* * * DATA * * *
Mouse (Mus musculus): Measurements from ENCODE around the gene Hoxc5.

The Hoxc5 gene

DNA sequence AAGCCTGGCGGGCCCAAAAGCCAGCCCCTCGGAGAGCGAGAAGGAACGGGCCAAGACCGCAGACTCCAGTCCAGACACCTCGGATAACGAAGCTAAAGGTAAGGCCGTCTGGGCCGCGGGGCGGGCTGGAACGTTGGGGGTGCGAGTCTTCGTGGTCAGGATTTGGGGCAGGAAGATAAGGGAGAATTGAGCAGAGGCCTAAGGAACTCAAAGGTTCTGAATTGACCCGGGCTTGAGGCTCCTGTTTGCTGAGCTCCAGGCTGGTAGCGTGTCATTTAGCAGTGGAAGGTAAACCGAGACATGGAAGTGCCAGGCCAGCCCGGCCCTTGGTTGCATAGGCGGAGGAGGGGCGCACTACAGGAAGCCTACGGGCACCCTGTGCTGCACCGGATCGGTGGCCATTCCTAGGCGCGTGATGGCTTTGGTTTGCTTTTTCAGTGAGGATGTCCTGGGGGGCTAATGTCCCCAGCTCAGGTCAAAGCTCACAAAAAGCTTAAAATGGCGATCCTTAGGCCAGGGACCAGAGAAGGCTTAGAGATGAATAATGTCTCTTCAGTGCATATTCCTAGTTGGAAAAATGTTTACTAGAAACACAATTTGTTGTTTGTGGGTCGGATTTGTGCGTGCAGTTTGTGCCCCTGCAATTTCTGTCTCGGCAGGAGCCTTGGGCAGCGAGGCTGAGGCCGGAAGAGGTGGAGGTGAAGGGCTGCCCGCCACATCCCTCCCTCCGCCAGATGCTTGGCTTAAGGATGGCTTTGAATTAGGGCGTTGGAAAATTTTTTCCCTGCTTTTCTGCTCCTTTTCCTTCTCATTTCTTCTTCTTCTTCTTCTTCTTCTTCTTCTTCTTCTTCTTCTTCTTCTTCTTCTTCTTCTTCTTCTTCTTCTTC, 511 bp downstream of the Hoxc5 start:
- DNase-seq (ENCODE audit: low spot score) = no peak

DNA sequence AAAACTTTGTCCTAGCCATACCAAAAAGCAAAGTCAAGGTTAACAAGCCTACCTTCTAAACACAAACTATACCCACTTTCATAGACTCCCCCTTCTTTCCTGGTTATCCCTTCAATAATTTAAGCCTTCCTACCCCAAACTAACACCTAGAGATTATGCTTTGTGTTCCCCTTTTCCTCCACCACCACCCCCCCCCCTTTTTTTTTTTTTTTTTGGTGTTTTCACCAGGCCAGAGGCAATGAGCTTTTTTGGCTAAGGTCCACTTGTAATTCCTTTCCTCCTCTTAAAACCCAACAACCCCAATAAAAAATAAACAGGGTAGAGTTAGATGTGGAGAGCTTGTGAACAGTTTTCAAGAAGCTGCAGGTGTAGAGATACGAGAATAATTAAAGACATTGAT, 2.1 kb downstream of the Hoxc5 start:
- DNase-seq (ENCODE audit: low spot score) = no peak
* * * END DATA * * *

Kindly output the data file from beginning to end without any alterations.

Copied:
Mouse (Mus musculus): Measurements from ENCODE around the gene Hoxc5.

The Hoxc5 gene

DNA sequence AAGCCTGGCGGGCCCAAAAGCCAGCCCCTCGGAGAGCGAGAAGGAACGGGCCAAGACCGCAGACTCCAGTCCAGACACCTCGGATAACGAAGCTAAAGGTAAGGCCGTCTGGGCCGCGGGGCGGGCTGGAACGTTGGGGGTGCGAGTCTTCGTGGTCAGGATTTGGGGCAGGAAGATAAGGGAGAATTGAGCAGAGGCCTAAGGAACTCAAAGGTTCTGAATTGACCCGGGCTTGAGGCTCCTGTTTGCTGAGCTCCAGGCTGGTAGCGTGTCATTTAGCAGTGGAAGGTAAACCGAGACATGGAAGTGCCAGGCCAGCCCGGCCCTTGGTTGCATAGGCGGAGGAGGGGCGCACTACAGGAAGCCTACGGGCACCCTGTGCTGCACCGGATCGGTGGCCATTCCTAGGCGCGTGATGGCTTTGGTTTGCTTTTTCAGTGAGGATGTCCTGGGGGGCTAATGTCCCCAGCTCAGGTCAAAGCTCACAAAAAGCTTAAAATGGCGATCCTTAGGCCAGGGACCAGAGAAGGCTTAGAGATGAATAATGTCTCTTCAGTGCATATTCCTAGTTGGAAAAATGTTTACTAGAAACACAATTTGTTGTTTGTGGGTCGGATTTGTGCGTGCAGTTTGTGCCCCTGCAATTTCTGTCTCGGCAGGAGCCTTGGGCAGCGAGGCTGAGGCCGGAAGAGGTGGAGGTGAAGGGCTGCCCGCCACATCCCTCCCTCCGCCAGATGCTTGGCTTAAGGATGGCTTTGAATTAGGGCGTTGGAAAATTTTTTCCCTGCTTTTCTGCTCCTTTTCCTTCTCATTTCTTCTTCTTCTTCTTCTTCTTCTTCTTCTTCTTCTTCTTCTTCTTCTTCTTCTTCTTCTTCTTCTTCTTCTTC, 511 bp downstream of the Hoxc5 start:
- DNase-seq (ENCODE audit: low spot score) = no peak

DNA sequence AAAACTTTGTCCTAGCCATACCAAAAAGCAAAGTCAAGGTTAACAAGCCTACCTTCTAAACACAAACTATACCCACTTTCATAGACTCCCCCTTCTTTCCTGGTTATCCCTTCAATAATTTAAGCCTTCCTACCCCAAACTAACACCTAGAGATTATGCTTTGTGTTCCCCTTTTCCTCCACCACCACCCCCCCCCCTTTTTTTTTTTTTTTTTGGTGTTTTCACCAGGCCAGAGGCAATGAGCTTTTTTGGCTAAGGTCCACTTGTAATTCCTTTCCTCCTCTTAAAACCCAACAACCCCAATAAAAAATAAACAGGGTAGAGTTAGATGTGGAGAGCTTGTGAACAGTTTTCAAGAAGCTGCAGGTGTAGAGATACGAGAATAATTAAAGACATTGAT, 2.1 kb downstream of the Hoxc5 start:
- DNase-seq (ENCODE audit: low spot score) = no peak